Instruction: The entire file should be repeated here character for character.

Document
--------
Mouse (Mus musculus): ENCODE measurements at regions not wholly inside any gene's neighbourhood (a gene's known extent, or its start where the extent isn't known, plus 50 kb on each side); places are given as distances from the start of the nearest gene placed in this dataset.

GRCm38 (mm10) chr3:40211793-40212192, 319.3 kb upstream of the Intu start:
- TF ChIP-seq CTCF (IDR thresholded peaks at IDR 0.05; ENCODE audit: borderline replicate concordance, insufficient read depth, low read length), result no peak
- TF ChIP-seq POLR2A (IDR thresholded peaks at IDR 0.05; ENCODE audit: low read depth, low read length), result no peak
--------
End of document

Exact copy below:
Mouse (Mus musculus): ENCODE measurements at regions not wholly inside any gene's neighbourhood (a gene's known extent, or its start where the extent isn't known, plus 50 kb on each side); places are given as distances from the start of the nearest gene placed in this dataset.

GRCm38 (mm10) chr3:40211793-40212192, 319.3 kb upstream of the Intu start:
- TF ChIP-seq CTCF (IDR thresholded peaks at IDR 0.05; ENCODE audit: borderline replicate concordance, insufficient read depth, low read length), result no peak
- TF ChIP-seq POLR2A (IDR thresholded peaks at IDR 0.05; ENCODE audit: low read depth, low read length), result no peak